People without children wonder why parents define their kids’ ages in months instead of years. It can feel unnecessarily mathematical to try and decipher what age a 22-month-old is. There’s a simple explanation. For the first two years of their lives, kiddie products are sized and labelled in months. Diapers, formula, baby food, rompers – most of them are marked by the month.
Then, suddenly, toys and books get packaged ‘For ages 3 and up’, so parents unconsciously make the transition from months to years. Then, once those complex calculations are in their past, they also start to wonder about the month-math. Anyway, in terms of play-sets, there’s a world of difference between 3-year-olds and 10-year-olds.
Your toddlers are still learning to speak, move, and assert themselves. They recently learned the word ‘no’ and while they’re still more likely to ignore it when you utter it, they will liberally use it against you (and other kids). Meanwhile, your tweens feel pretty grown up and are moving through the world like short teenage terrors.
Corporal and mental
Character aside, their physical abilities vary too. And their thought processes, which means they need different levels of both manual and imaginative play. You want play-sets that will challenge their physique without over-extending them and causing major injury. The occasional tumble off the slide is fine at any age, but you don’t want a 4-year old falling 10m. It won’t end well.
That’s one of your first selection criteria – the potential fall-height. Much as you can lay loose sawdust and rubber mats below your play-set, the height can still cause fear and injury. So for kids aged three to five, you want to keep your play-sets relatively close to the ground. Go for rockers and spring play like Billy Cart or Rocket Mite.
For added stimulation, get animal-based rockers, like Joey the kangaroo, Wooly the sheep, Larry the lion, or Heather the hen. Older kids aged 5 or 6 might still like springy play, but they might be more interested in something more … mature. Skateboard, surfboard, and snowboard rockers still incorporate a spring, but because they’re longer, standing toys rather than sit-down rockers, your older kids may perceive them as more exciting and risqué.
Balance beams for babies
These standing rockers are better suited to their motor skills. They build up kids’ posture instead of just offering soothing movements. In that sense, they’re more age-appropriate. You could also install a See-soar, teaching the kids a bit of intrinsic science as they counterbalance their weight against each other. They’ll need a safety lesson first though, and close supervision, because multiple teeth have been lost to see-saw pranksters.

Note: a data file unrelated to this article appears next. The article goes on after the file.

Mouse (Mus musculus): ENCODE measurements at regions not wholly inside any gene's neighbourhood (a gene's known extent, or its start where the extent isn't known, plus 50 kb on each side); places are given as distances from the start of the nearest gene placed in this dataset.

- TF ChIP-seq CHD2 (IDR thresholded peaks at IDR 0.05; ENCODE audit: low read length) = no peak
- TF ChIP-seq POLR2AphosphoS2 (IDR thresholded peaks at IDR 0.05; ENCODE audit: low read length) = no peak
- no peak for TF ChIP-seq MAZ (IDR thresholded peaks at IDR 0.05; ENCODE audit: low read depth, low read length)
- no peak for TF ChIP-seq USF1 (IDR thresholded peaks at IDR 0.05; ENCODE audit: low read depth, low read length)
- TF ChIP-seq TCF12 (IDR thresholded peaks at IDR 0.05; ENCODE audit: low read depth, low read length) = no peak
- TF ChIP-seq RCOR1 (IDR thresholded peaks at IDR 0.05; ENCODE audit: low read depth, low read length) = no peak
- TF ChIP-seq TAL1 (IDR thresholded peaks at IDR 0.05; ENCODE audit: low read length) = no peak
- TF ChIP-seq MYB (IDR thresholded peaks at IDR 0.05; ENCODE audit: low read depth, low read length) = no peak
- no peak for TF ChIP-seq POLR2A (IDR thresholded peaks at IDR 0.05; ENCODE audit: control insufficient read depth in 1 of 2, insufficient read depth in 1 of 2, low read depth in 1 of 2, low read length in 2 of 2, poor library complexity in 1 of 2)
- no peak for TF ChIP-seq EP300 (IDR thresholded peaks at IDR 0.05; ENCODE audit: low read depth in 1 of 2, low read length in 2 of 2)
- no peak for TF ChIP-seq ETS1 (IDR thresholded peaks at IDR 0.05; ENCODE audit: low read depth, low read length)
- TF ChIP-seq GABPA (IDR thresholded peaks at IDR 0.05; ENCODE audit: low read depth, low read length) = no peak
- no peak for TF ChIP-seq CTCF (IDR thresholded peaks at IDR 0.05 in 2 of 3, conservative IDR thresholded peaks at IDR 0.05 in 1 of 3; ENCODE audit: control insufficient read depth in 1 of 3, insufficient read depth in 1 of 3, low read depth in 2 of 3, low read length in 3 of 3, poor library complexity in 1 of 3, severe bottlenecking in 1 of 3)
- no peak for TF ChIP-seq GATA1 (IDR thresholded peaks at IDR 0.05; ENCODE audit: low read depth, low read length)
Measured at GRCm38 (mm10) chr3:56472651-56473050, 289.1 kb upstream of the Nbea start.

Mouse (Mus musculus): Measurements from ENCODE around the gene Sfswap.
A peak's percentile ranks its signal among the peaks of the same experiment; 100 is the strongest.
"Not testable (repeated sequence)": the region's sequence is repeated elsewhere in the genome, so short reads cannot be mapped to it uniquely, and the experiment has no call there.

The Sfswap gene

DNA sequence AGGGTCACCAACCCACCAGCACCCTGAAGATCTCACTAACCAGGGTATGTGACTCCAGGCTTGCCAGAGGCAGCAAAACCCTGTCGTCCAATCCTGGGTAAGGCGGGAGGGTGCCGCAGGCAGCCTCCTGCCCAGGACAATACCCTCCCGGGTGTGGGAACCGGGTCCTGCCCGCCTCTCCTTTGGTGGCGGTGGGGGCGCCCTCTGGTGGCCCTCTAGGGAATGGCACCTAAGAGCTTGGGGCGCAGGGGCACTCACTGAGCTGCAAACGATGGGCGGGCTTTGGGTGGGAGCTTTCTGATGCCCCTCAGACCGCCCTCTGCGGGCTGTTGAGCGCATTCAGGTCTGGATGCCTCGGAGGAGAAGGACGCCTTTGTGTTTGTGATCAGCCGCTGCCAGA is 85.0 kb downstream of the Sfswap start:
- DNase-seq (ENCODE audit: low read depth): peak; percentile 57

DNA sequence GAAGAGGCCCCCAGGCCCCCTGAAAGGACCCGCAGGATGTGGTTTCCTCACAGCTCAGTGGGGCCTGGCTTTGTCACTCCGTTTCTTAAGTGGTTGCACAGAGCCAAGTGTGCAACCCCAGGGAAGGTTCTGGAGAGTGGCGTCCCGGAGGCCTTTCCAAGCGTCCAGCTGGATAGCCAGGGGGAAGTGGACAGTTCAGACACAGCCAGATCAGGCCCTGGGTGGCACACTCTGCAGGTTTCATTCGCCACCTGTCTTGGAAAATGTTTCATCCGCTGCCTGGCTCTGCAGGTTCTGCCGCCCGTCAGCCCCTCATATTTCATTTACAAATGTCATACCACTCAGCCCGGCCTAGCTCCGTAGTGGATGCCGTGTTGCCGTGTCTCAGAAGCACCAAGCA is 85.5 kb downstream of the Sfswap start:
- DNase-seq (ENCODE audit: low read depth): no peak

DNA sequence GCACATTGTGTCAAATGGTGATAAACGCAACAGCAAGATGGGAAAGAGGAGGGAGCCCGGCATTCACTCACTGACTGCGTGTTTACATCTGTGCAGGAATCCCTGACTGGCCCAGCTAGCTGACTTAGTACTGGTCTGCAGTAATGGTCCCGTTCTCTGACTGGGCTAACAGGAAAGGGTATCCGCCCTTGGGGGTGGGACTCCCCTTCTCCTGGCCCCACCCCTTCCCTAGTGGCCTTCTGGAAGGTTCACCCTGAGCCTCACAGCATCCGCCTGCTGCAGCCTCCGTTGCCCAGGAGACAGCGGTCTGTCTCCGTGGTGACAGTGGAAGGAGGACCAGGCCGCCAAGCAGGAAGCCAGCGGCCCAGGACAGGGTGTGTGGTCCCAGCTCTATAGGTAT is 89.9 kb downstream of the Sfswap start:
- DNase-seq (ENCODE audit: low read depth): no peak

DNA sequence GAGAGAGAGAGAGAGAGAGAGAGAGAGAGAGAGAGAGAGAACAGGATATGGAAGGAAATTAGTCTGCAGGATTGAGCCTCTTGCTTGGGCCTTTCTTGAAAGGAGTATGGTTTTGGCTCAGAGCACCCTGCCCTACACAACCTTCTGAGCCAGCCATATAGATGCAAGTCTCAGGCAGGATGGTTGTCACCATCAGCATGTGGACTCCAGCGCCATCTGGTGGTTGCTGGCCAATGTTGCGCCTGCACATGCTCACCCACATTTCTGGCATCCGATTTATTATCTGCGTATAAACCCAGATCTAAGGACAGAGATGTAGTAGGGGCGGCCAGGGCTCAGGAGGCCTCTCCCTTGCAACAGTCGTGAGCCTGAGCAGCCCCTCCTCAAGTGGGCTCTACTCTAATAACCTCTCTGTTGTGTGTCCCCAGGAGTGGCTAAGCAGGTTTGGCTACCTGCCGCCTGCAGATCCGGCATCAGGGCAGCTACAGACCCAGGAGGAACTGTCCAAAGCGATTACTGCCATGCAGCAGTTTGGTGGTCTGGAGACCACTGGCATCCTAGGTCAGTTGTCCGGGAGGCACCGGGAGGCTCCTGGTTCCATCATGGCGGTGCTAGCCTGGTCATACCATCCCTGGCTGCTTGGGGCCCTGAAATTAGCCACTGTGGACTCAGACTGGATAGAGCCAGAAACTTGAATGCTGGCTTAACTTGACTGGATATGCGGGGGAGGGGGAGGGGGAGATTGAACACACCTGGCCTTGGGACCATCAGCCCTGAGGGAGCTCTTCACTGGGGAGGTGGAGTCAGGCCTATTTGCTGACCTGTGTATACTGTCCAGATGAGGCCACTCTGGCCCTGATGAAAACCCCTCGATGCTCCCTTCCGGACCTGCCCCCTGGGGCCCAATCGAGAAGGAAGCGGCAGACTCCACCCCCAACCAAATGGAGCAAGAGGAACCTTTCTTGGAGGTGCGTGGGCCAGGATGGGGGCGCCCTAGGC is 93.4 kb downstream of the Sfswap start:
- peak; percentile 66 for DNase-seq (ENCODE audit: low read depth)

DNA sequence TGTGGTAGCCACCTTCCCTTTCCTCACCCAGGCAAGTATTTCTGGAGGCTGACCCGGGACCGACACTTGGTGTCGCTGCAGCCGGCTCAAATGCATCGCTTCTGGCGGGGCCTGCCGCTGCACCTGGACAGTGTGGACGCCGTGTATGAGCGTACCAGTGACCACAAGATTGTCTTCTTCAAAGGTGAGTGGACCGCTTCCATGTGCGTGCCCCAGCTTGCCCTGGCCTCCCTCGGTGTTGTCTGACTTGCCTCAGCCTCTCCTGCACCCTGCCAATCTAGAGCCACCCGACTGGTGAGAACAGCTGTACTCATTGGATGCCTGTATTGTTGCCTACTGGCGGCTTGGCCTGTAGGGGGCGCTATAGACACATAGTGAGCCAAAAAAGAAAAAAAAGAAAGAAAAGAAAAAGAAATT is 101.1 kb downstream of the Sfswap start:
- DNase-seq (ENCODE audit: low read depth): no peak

On occasion, you can gauge your kids’ sense of themselves – with supervision of course. Buy them a comprehensive Quadro construction kit and let them go nuts. It can also be a cheeky way to teach tidy-up lessons. Tell the kids they can play any Quadro they want, as long as they assemble it themselves and dismantle it when they’re done. Quadro cubes, play-centres, and mega-play-centres are suitable for kids under 10.
Their furniture kits are great for homework nooks, but they can also be repurposed for imaginary play. Any game that involves a desk / table / counter works well, so they can assemble their furniture to play house, shop, bank, or toll booth. Some of the desk-builder kits even have swivel chairs, and are sturdy enough to support the average ten-year-old’s weight.
Widening your scope
Meanwhile, Quadro mega-play-centres are complex enough to construct battleships, mini cities, islands, and malls, as long as there’s enough time and space. On the other hand, if the idea is to keep the kids outdoors, opt for modular trampolines instead. You’re not restricted to the traditional design. Install grass-coloured ones below ground level.
Visually, they resemble a particularly springy patch of ground, and the advantage of having them ‘underground’ is the reduced opportunity for injury. If they jump too high for your comfort, they’ll fall onto the ground at surface level, meaning their fall-height is significantly reduced. Plus, this type of trampoline blends beautifully into your yard space.
If nature is important to you, supplement your grassy trampolines with a type of sand-and-water play-space, like the Huntley. Its ladders and platforms can stimulate your 8 to 10 year-olds while younger kids can still embrace the tactile play of manipulating sand and water. Its multi-level platforms can also offer a quiet spot for kids that like to read or people-watch. It doesn’t need much space – about 6m2, with a fall space that’s just under a metre.